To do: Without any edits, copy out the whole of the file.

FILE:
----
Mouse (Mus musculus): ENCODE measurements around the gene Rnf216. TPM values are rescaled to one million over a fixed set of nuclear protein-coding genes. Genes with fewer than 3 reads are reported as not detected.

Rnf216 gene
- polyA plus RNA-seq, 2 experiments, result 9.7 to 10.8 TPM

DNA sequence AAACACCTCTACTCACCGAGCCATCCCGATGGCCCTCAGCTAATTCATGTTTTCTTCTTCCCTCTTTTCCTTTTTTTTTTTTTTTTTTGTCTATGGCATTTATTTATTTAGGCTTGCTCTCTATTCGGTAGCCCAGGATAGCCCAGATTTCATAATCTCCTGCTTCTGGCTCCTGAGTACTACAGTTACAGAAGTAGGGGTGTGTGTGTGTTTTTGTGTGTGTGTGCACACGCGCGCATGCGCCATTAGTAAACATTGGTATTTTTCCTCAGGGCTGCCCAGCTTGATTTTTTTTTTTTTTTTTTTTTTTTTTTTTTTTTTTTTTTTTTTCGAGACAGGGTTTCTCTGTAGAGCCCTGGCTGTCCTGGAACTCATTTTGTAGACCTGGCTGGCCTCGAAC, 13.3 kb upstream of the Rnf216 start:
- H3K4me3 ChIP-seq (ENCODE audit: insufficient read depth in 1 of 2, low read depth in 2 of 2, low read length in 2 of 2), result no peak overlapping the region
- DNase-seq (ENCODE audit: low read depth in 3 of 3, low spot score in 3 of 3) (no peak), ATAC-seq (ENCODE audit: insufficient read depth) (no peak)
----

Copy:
Mouse (Mus musculus): ENCODE measurements around the gene Rnf216. TPM values are rescaled to one million over a fixed set of nuclear protein-coding genes. Genes with fewer than 3 reads are reported as not detected.

Rnf216 gene
- polyA plus RNA-seq, 2 experiments, result 9.7 to 10.8 TPM

DNA sequence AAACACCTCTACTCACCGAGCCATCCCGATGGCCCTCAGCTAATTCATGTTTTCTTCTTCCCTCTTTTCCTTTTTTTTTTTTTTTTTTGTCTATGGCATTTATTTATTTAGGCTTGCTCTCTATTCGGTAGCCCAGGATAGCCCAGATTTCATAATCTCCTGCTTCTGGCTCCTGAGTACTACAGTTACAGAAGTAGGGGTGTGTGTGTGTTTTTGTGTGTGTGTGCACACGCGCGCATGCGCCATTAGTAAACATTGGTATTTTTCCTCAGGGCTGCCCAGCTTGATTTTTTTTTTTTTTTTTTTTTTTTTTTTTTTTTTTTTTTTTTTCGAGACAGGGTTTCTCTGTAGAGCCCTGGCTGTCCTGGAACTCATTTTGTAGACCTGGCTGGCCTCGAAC, 13.3 kb upstream of the Rnf216 start:
- H3K4me3 ChIP-seq (ENCODE audit: insufficient read depth in 1 of 2, low read depth in 2 of 2, low read length in 2 of 2), result no peak overlapping the region
- DNase-seq (ENCODE audit: low read depth in 3 of 3, low spot score in 3 of 3) (no peak), ATAC-seq (ENCODE audit: insufficient read depth) (no peak)